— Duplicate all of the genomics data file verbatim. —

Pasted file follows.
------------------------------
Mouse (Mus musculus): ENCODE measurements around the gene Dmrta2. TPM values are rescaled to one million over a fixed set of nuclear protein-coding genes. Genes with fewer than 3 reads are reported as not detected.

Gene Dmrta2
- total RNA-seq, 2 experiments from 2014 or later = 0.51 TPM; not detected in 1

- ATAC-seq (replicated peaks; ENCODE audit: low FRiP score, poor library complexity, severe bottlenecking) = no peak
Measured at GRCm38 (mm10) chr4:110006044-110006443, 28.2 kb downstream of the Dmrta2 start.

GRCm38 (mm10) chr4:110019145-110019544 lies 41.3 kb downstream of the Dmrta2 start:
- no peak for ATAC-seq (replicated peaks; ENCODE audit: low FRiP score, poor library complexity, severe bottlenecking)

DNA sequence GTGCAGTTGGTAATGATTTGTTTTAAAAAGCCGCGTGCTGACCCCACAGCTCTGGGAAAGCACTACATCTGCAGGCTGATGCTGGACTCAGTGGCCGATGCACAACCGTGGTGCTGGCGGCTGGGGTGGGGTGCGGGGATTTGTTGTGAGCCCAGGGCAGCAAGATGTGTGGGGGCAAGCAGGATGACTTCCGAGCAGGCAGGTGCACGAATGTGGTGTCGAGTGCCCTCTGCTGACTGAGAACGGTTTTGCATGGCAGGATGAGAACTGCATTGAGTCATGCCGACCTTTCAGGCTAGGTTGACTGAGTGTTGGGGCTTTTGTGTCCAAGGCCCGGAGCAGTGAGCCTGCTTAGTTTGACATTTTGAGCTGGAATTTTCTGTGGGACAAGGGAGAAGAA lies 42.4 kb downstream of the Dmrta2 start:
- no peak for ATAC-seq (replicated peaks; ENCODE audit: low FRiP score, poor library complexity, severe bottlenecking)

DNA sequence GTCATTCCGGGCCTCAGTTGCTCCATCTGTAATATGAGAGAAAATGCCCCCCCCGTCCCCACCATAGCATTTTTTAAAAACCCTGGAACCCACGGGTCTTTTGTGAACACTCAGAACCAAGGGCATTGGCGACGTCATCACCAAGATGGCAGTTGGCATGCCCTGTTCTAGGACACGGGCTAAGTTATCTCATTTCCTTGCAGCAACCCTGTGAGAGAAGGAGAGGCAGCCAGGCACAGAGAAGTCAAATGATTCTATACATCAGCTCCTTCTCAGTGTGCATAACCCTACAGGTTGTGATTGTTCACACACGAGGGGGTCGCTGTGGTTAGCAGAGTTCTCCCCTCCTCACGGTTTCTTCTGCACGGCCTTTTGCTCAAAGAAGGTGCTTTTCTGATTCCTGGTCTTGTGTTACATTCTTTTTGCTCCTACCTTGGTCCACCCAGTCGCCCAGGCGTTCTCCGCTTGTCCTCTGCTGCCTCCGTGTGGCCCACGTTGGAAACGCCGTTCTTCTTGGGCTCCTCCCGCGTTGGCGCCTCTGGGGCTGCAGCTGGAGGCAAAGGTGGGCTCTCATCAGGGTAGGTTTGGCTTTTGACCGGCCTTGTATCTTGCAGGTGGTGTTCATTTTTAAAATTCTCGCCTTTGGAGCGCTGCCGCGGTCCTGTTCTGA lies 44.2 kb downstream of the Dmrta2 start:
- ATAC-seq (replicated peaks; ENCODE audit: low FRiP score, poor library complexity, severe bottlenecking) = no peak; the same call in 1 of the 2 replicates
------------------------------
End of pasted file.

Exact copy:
Mouse (Mus musculus): ENCODE measurements around the gene Dmrta2. TPM values are rescaled to one million over a fixed set of nuclear protein-coding genes. Genes with fewer than 3 reads are reported as not detected.

Gene Dmrta2
- total RNA-seq, 2 experiments from 2014 or later = 0.51 TPM; not detected in 1

- ATAC-seq (replicated peaks; ENCODE audit: low FRiP score, poor library complexity, severe bottlenecking) = no peak
Measured at GRCm38 (mm10) chr4:110006044-110006443, 28.2 kb downstream of the Dmrta2 start.

GRCm38 (mm10) chr4:110019145-110019544 lies 41.3 kb downstream of the Dmrta2 start:
- no peak for ATAC-seq (replicated peaks; ENCODE audit: low FRiP score, poor library complexity, severe bottlenecking)

DNA sequence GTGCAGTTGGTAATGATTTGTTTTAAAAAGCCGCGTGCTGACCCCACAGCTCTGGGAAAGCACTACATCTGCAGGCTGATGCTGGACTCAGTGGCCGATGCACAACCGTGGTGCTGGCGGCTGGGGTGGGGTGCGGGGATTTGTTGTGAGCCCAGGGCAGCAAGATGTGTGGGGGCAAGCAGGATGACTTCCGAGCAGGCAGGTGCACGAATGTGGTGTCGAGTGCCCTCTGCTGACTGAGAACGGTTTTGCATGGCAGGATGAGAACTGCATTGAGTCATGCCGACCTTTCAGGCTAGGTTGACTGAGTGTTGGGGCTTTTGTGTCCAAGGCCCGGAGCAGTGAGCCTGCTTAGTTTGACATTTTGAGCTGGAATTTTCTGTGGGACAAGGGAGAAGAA lies 42.4 kb downstream of the Dmrta2 start:
- no peak for ATAC-seq (replicated peaks; ENCODE audit: low FRiP score, poor library complexity, severe bottlenecking)

DNA sequence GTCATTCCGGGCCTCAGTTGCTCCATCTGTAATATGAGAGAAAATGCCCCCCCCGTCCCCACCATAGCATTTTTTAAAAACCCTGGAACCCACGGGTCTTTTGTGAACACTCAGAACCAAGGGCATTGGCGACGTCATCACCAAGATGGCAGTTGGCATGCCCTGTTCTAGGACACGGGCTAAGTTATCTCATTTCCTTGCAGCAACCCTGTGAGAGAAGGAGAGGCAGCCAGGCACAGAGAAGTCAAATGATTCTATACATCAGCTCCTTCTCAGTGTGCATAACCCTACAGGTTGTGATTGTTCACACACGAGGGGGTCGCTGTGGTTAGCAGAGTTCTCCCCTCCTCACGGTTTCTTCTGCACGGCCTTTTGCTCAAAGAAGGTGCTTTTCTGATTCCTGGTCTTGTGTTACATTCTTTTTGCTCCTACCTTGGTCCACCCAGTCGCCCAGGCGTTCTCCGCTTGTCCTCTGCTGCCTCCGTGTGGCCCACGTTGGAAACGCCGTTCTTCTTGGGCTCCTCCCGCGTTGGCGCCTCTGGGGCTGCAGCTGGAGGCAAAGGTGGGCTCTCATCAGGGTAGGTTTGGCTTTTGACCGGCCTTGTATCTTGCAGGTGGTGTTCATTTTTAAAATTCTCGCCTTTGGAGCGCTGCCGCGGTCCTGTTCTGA lies 44.2 kb downstream of the Dmrta2 start:
- ATAC-seq (replicated peaks; ENCODE audit: low FRiP score, poor library complexity, severe bottlenecking) = no peak; the same call in 1 of the 2 replicates